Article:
The intern listened, asked questions, made comments that made me feel like he was actually listening. Then, he asked my name and for my contact information. He told me he would see to it my information and the notes he took were passed along to my representative. Maybe he will. Maybe he won’t. But, I’m not going to stop calling my elected officials. You cannot leave those of us with catastrophic illnesses with no safety net. Well, you can, and the GOP is trying, but the question is one of mortality and community, and if you stand on a conservative platform and claim it’s moral to take away access to healthcare from millions, I have to question your sincerity. That’s why I questioned, and still question, my friends and family who voted for Trump, why they voted against my life. How can you say you love me or care about me knowing the outcome would be what I see on social media every day now? One of my family members told me he really didn’t think this would happen. I had to turn and walk away.

Maybe I’m not going about this in the way I should, but my blog and my phone are the only ways I can get my voice heard. I want my elected officials to know there are many, many people like me. I want my elected officials to know taking away access to healthcare for millions with no true plan to replace the ACA is wrong. I want my elected officials to know I exist. I have a voice.

I don’t want to worry every single day that if today is the day my cancer comes back, today could also be the day my insurance company tells me, “Bye Felecia!” and sends me a letter with some bogus reason the company has come up with to drop me from coverage because cancer. I don’t want to worry every single day that if today is the day my cancer comes back, today could be the day my doctor tells me I can’t have a treatment or a surgery because insurance won’t cover it.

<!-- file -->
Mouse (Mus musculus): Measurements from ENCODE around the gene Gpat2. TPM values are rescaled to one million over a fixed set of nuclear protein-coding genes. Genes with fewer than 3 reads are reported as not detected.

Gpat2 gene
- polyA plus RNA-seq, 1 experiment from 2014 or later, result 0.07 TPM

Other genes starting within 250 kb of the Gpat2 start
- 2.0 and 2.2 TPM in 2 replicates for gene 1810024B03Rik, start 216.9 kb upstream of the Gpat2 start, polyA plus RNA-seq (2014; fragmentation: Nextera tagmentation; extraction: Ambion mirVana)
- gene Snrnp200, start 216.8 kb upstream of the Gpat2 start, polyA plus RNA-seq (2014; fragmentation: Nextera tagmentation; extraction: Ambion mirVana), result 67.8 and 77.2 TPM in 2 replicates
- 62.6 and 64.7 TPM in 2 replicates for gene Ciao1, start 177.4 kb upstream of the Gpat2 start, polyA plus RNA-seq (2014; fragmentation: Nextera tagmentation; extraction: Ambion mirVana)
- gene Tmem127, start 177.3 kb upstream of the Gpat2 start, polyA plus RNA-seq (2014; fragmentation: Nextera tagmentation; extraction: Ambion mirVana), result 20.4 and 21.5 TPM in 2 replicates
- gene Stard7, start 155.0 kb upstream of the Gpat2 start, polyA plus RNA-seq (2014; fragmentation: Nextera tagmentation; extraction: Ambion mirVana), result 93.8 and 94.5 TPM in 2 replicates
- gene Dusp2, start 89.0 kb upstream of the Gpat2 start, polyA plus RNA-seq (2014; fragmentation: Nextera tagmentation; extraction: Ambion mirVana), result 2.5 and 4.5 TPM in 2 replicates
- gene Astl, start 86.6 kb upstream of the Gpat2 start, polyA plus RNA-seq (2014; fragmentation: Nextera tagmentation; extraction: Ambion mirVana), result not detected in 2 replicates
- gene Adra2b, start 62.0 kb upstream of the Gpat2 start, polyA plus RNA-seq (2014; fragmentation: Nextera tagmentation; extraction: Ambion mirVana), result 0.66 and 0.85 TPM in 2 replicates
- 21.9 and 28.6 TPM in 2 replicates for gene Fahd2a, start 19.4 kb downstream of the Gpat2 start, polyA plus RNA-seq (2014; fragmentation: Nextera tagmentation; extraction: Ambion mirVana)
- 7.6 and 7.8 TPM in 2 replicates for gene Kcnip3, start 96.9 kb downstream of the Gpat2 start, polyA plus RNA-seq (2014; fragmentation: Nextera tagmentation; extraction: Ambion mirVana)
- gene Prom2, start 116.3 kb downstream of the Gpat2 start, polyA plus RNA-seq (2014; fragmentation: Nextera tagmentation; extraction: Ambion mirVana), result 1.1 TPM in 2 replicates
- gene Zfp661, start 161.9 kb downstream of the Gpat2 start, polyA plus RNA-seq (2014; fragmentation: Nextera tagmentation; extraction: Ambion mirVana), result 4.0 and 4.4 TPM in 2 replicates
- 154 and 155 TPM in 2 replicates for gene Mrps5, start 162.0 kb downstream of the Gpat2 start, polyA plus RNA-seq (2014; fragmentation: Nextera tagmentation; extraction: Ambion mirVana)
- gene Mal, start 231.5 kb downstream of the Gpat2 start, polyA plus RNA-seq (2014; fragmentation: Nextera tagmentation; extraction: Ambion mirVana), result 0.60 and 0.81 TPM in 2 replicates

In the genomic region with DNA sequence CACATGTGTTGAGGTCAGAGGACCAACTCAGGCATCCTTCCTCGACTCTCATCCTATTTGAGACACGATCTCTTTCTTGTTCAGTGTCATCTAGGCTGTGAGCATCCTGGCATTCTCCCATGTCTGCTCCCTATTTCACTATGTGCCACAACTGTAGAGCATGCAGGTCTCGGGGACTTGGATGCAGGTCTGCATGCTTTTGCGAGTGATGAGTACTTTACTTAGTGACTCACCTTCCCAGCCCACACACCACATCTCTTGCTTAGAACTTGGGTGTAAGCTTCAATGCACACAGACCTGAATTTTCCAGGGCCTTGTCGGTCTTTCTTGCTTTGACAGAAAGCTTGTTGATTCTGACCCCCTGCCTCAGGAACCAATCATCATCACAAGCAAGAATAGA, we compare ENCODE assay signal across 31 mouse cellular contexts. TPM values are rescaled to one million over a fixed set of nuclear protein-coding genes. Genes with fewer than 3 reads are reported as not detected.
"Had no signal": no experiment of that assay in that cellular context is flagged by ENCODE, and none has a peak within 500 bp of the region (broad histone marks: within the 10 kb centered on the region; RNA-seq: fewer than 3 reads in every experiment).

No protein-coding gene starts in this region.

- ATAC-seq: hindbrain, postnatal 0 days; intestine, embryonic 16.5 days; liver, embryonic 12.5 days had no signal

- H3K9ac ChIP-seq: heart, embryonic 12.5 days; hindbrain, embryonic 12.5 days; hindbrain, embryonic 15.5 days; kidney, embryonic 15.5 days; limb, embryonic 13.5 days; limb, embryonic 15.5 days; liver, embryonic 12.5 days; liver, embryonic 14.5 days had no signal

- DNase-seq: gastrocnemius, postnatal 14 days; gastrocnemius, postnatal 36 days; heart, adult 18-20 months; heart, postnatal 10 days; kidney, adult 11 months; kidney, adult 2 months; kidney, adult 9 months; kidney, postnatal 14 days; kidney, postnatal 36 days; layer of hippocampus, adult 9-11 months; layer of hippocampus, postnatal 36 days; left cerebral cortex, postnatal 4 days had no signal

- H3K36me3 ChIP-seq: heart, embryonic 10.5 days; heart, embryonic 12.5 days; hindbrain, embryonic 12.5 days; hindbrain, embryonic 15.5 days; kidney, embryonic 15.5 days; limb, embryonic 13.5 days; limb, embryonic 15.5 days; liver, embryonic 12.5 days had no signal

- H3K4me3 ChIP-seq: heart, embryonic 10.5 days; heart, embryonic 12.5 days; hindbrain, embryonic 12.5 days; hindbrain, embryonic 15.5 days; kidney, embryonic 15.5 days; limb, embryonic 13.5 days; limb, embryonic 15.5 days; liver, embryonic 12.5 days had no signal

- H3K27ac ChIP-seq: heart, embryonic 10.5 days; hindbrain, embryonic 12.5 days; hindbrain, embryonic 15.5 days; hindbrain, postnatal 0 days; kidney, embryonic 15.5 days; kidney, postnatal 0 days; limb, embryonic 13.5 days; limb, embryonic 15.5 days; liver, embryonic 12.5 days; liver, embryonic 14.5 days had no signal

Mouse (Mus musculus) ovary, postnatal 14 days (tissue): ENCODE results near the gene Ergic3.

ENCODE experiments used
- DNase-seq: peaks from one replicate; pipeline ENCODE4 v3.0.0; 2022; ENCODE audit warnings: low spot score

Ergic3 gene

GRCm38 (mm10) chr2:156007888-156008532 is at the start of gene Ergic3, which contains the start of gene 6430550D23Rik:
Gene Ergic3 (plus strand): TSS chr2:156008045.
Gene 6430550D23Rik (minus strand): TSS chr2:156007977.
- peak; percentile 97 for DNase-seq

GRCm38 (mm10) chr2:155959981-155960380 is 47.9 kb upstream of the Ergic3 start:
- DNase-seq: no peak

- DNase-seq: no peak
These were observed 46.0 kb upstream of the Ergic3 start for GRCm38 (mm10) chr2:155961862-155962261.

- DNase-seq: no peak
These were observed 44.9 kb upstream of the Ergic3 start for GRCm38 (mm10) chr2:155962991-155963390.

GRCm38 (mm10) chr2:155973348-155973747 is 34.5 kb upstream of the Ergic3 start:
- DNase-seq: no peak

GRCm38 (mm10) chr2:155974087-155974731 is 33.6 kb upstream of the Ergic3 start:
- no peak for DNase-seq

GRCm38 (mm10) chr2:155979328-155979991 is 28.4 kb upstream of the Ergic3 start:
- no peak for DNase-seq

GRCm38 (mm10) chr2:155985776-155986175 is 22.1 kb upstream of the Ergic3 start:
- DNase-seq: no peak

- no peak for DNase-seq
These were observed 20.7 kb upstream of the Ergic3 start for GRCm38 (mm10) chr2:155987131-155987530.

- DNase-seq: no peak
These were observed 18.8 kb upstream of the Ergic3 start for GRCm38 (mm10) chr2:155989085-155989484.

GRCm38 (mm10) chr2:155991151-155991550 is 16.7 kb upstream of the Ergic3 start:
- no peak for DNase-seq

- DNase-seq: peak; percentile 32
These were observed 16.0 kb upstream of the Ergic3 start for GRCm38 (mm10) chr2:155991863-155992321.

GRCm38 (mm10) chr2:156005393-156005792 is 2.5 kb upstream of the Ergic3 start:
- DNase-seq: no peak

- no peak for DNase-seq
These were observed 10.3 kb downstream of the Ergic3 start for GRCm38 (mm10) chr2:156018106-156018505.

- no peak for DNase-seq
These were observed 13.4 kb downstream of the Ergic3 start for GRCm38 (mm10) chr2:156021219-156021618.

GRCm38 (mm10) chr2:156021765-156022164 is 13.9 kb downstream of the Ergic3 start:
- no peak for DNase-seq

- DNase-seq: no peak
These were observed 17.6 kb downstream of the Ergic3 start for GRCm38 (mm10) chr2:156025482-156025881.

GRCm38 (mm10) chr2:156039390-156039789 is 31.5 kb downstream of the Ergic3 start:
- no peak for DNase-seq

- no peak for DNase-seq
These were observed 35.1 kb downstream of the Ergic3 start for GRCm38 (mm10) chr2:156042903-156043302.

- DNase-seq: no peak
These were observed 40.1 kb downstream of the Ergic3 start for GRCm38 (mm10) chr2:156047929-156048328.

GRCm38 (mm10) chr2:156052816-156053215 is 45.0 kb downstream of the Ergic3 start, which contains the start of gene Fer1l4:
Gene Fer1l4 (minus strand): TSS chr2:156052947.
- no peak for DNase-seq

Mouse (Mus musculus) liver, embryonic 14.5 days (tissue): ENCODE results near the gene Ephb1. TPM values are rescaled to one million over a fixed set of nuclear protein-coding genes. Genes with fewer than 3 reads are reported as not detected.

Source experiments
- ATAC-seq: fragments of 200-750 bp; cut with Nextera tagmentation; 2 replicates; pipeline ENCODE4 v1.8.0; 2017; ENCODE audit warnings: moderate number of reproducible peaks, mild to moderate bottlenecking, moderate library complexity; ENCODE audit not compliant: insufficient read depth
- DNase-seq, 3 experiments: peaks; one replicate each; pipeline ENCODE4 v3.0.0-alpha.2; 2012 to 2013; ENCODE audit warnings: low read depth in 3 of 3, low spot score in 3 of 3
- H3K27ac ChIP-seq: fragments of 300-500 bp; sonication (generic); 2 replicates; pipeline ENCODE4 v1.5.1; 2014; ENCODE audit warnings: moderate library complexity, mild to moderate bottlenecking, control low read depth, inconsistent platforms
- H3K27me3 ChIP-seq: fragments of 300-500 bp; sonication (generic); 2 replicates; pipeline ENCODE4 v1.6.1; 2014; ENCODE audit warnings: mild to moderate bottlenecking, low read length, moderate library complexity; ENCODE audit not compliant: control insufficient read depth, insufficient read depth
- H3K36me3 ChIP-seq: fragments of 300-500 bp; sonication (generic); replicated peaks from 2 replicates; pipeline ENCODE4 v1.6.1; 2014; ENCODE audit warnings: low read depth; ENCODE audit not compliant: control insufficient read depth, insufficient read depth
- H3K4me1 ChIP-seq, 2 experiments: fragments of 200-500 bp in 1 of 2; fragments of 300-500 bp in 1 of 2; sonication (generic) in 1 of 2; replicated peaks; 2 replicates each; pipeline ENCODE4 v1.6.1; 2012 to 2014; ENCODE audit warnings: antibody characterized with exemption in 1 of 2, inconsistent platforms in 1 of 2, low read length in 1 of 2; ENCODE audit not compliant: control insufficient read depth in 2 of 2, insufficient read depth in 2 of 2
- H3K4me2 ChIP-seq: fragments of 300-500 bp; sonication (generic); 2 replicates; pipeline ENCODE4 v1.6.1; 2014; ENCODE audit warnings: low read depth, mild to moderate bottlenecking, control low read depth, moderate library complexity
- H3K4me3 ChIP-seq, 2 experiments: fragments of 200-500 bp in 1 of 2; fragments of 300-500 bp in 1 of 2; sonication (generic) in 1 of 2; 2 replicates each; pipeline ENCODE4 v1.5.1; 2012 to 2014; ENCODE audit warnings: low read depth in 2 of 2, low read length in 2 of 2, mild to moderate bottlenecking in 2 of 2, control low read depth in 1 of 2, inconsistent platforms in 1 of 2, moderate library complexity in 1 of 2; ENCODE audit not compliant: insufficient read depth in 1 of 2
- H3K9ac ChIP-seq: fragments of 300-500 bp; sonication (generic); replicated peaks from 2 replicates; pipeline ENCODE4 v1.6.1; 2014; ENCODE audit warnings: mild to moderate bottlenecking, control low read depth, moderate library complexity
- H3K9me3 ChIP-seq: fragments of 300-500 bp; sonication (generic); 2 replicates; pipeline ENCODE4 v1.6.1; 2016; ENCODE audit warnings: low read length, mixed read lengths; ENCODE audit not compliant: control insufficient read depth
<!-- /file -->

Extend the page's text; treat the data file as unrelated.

I know people who think my life is expendable because I developed cancer. I know people who think it’s my fault I developed cancer. So, I know why people think it’s okay for the GOP to do what they’re proposing.

Since 2017 began, these have been the prevailing thoughts circling in my mind, that keep me up at night (besides the cats), that scare me to my core.

It’s been a long, frustrating day.

breast cancer, life, Uncategorized

What’s on your mind?

When you post a status, Facebook’s text says, “What’s on your mind?” So, here’s what’s on my mind-I don’t like myself a whole lot right now, and I don’t like a lot of things right now.

I woke up on New Year’s Day and was hit on social media by all the posts of plans for repealing the ACA and Trump’s ridiculous New Year’s Day Tweet. I slept terribly, and sadly, that’s true for me for pretty much my entire winter vacation.

See, here’s my problem-I don’t feel hopeful about 2017, not when politically, the party of life is ripping away healthcare from upwards of 20 million people, when my own health insurance protections are now at risk. I’m powerless, just like I was when I found out I had breast cancer, like I’ll be if the cancer comes back. I’m powerless. I don’t want to be powerless, but I am. I can’t stop any of this political mess. I can’t stop my cancer from coming back if it decides to come back. I. Can’t. I can’t get my voice to matter.

And, in the TMI department, I’m not happy with my reconstruction anymore. Everything has settled into place. One foob (fake boob made from a flap for those who can’t figure out the portmanteau) is a full cup size bigger than the other. It also dropped down more than the other. So, it’s pretty lopsided, and I don’t like it. I know I need to talk to my plastic surgeon about it, and, I will at my appointment tomorrow after two rescheduled appointments with him. I don’t like the fat necrosis that’s visible on the foob that’s larger. I don’t like any of it right now.

I hate this. I hate all of this. I wish I’d come out of this cancer crap a better person, a happier, stronger, more gracious and more content person, but I didn’t. Just one more failing of mine, I guess.

So, what’s on my mind? I’m powerless. I’m insignificant. I hate cancer and what it’s done to me. That’s what’s on my mind.